John-Locke wrote:I personally would appreciate it if more people tried selling their choices to the rest of us or at least tell us who they have voted for.


Why? Are you going to change your choice? When I toss out Marnie, Psycho, North by Northwest, Vertigo, The Wrong Man, The Man Who Knew Too Much, To Catch A Thief, REAR WINDOW, Dial M For Murder, Strangers on a Train, Rope, Notorious, Lifeboat, and Rebecca (not to mention the fantastic tv show, Alfred Hitchcock Presents) are you really going to change your mind from Kubrick?

Besides, the only people who need to try and explain their vote are the two who voted Ridley Scott.....


Yeah naming some films is explaining your choice, sure.

d00ch

Why are they the greatest ever for you? What is it about Hitch that sets him above the rest.

I'm not going to change my vote obviously but I may watch some of his films in a different light or watch something I've never seen as a result, plus maybe just maybe some people who haven't voted will read your post and be swayed to vote for your candidate to recieve our accolade.


Much like all lists like this, it's totally subjective. I love all the movies listed above. Rear Window is probably my second fav of all time. Even The Birds, which I didn't list because I think he mailed it in, is still a good movie to watch.

But like you said "I'm not going to change my vote obviously", then why should people give reasons for their pick? Why shouldn't they just say "I voted for him"? If you're going to be close-minded about it, others probably will be as well. I'm reading this thread more to see where people's tastes lie (R.Scott?) then to read detailed explanations as to why someone should be considered the best.

Because.....

If you're looking to read a bunch of technical reasons why someone should be the best, then we should all be on the same page as The Ginger Man and vote Orson Welles. The dude directed Citizen Kane which is the most influential movie of all-time in terms of innovative direction. I just didn't vote for him because, while I recognize his genius with that movie, I just didn't like it. I voted personally and I love Hitch.
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Postby John-Locke on Wed Mar 29, 2006 9:11 pm

thomasgaffney wrote:But like you said "I'm not going to change my vote obviously", then why should people give reasons for their pick? Why shouldn't they just say "I voted for him"? If you're going to be close-minded about it, others probably will be as well. I'm reading this thread more to see where people's tastes lie (R.Scott?) then to read detailed explanations as to why someone should be considered the best.

If you're looking to read a bunch of technical reasons why someone should be the best, then we should all be on the same page as The Ginger Man and vote Orson Welles. The dude directed Citizen Kane which is the most influential movie of all-time in terms of innovative direction. I just didn't vote for him because, while I recognize his genius with that movie, I just didn't like it. I voted personally.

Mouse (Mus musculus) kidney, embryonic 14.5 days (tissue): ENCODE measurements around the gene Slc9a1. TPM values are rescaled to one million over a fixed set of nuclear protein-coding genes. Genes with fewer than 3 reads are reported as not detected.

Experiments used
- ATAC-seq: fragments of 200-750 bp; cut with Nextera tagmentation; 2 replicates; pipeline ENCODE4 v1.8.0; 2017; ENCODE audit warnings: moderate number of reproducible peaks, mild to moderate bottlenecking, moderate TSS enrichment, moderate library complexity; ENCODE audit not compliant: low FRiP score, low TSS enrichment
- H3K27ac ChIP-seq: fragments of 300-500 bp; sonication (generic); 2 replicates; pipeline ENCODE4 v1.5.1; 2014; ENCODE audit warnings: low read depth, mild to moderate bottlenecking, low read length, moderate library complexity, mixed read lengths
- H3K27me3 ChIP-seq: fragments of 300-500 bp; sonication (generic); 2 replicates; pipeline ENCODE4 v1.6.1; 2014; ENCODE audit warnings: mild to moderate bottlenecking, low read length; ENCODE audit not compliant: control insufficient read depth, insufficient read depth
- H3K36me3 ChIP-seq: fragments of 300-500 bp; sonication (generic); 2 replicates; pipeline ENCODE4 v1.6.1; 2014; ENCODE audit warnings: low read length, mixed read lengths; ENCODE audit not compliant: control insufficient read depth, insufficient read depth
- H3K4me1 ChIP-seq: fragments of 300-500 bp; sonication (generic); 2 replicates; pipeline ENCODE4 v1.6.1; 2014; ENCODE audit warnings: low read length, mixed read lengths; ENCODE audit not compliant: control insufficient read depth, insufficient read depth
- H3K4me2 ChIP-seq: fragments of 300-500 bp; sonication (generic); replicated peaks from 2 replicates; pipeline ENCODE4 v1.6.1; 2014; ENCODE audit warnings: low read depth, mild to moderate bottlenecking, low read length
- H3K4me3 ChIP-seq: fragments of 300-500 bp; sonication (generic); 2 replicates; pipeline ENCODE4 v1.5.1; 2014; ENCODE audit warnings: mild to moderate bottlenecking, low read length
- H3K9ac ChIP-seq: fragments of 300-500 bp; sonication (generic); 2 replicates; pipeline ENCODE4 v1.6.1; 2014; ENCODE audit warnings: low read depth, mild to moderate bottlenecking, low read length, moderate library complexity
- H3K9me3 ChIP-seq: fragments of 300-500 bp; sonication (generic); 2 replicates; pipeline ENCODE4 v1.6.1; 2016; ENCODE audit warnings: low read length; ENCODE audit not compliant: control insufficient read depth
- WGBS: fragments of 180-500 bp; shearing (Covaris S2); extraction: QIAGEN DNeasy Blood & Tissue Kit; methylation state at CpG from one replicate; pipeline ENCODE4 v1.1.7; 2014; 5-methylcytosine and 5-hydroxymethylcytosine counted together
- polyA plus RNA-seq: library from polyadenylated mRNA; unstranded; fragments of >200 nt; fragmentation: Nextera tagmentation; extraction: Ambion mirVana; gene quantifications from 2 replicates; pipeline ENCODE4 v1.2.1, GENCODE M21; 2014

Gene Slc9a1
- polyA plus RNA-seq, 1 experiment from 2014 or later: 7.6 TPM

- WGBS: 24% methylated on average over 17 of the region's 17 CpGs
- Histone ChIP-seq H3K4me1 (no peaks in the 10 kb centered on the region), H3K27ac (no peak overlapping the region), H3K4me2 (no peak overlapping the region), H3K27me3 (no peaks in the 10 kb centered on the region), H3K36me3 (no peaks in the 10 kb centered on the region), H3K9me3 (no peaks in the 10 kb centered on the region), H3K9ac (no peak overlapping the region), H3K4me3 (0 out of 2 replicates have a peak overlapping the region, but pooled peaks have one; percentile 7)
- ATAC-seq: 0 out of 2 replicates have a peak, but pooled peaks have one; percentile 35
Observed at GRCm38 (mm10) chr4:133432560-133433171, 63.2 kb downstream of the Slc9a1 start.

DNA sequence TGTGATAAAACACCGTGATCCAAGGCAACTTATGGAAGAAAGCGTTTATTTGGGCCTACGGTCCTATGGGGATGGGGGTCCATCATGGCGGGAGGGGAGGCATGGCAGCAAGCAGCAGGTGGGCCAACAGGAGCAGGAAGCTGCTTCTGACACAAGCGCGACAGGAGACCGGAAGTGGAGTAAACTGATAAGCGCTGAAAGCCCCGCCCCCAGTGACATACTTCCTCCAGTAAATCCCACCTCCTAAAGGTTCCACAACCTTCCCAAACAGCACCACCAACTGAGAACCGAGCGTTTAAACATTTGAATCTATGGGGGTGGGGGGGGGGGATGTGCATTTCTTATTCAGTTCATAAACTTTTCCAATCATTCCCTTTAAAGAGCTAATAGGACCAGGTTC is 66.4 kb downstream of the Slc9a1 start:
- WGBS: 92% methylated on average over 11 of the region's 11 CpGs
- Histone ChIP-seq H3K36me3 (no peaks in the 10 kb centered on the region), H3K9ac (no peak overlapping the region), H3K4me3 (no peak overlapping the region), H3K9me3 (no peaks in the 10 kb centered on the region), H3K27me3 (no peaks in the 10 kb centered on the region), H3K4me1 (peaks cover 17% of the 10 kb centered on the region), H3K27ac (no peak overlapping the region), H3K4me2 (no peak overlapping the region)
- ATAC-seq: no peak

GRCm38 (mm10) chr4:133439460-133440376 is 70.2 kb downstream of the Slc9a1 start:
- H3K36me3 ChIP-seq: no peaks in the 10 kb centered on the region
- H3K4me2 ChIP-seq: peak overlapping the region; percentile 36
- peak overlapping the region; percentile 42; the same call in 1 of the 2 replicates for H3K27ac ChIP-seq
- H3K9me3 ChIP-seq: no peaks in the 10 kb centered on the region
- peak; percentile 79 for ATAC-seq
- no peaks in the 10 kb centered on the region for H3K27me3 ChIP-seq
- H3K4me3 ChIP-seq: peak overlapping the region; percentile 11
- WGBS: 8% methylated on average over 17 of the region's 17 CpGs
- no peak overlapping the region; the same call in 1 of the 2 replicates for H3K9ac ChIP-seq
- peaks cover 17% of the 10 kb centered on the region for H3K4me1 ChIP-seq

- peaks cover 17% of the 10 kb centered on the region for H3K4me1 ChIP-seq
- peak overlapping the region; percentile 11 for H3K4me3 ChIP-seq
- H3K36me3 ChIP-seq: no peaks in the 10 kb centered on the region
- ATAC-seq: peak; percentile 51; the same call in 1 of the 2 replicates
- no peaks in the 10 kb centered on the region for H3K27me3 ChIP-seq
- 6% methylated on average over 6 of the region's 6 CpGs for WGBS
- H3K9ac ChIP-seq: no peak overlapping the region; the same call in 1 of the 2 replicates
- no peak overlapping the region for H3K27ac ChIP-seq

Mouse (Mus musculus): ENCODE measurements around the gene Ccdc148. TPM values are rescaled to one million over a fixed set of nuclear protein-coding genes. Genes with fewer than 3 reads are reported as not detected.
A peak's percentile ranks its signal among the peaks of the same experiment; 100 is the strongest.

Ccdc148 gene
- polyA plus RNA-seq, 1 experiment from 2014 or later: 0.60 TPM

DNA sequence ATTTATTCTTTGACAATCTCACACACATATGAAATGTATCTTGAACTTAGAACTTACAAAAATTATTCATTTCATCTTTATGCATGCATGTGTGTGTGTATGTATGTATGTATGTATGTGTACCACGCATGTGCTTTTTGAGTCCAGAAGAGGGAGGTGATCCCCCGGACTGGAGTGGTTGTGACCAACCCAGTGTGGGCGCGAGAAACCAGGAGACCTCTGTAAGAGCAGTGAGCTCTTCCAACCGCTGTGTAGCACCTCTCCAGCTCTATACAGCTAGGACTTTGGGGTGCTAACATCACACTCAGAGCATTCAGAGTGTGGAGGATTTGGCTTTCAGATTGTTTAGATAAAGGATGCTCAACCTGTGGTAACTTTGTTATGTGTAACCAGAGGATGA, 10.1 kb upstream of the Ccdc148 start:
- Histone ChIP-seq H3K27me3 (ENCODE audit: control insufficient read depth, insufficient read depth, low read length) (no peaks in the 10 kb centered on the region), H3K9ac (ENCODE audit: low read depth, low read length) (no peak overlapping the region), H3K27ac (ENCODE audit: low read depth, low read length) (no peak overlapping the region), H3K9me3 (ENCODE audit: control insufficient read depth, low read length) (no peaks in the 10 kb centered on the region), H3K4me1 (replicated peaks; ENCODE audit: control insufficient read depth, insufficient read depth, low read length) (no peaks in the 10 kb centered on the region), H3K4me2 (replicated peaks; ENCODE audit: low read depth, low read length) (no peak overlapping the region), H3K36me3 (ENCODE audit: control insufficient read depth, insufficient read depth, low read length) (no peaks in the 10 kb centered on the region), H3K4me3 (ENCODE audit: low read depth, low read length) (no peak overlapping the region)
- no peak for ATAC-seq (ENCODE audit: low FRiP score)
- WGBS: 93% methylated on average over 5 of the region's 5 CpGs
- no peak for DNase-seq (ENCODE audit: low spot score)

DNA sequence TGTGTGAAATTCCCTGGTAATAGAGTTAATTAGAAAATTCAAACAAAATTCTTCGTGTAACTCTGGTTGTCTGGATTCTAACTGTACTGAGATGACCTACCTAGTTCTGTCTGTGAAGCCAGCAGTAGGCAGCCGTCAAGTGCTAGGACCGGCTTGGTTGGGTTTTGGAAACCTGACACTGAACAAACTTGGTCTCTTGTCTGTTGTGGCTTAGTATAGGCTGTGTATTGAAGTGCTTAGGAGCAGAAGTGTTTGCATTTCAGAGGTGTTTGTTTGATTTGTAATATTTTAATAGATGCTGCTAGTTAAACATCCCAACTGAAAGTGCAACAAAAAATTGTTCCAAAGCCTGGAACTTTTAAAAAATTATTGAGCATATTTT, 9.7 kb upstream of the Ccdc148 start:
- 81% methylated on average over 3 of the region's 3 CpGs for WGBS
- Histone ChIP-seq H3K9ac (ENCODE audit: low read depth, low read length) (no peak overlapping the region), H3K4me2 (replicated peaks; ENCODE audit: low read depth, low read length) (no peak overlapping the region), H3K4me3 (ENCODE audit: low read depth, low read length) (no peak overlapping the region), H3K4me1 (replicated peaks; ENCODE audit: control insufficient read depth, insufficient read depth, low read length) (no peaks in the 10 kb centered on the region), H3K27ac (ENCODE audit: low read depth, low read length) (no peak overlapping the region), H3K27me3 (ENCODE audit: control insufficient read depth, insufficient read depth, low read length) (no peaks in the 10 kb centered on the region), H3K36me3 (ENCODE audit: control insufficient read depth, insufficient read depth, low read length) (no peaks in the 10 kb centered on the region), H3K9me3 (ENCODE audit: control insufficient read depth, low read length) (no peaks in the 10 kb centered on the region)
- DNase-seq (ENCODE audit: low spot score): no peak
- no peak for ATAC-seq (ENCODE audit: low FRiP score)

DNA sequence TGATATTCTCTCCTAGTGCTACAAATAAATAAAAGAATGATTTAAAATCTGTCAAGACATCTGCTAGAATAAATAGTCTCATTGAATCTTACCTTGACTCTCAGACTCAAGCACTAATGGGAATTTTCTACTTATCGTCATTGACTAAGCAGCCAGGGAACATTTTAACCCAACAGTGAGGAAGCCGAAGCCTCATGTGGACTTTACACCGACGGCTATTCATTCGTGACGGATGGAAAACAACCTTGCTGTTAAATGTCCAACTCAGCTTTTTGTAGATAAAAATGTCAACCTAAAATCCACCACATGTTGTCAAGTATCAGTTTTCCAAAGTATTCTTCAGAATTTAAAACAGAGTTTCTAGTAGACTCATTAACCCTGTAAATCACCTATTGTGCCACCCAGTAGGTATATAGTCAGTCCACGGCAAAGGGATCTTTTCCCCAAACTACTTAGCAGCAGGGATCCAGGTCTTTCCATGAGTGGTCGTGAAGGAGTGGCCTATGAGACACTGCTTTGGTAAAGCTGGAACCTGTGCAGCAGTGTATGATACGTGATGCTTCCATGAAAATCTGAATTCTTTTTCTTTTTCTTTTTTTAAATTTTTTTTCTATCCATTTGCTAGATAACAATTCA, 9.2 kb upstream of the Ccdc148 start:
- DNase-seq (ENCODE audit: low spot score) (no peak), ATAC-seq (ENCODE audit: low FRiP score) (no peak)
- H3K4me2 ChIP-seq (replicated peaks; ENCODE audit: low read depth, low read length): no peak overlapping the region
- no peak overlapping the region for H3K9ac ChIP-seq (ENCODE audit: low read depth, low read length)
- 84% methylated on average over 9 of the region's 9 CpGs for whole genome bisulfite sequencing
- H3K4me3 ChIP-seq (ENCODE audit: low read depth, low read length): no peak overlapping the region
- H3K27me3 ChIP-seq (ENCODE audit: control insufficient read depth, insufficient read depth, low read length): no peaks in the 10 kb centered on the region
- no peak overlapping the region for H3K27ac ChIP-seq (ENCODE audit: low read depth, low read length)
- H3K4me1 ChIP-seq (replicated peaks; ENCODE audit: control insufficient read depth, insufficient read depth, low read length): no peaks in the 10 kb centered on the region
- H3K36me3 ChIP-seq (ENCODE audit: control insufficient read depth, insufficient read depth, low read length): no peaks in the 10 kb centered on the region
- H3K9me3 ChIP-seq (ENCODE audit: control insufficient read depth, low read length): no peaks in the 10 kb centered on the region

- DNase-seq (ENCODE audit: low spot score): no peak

Well what I meant was I'm not going to change my vote because I've already voted and I can't, I'd still like to hear the resoning behind the choices as it promotes some healthy conversations into the nature of what cinema is about for us.

As I said just a few post earlier some folks rate entertanment above all else (Spielberg to a degree), other how influencial in terms of technical and structural techniques (Welles with Kane maybe).

We've both been here from the beginning of this forum and know each others tastes pretty well I'd guess, I don't know about you but I'd like to get to know the other newer Zoners better. Their views on who makes the greatest examples of cinema ever is a pretty good way to garner an opinion on where they are coming from.

Maybe thats just me.
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Postby Theta on Wed Mar 29, 2006 9:17 pm

MasterWhedon wrote:
John-Locke wrote:
Theta wrote:"The Shining" I feel doesn't work because Kubrick can't generate sympathy for anyone in the goddamn movie. You're right about the engine Stephen King used to create the horror of the book (which is very scary and arguably the best book King has ever written), but I just don't care about these characters, especially the wife as portrayed by Shelley Winters.


:shock:

HAHAHAHAHAHAHAHAHAHAHAHA!!!

SHOOTSHIMSELFINTHEFOOTILASH!!!



Hint: Theta, the only appropriate response is " :oops: " Do not try for a "you know what I meant."


Yeah, I fucked up.

But you still like "Crash."

IT JUST GETS FUNNIER!!!
This comment is in no way meant to insist your opinion is wrong or be considered an edict, solely this poster's opinion. That said, you are still a fool and will kneel before me in supplication.
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Postby ONeillSG1 on Wed Mar 29, 2006 9:18 pm

With me it was a tie between Spielburg and Hitchcock.

What gave it to Spielburg was his range of films.

He has done the epic ("Jaws", "Close Encounters"), the popcorn action flick ("Jurassic Park", "Minority Report", "Indiana Jones") and the dramatic piece ("Munich", "Schindler's List", "Saving Private Ryan").

Hitchcock relied on and is known for the suspense thriller, which is fine.

It just isn't the range and repitoire Spielburg has.

VOTE: Spielburg
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Postby thomasgaffney on Wed Mar 29, 2006 9:18 pm

John-Locke wrote:Well what I meant was I'm not going to change my vote because I've already voted and I can't, I'd still like to hear the resoning behind the choices as it promotes some healthy conversations into the nature of what cinema is about for us.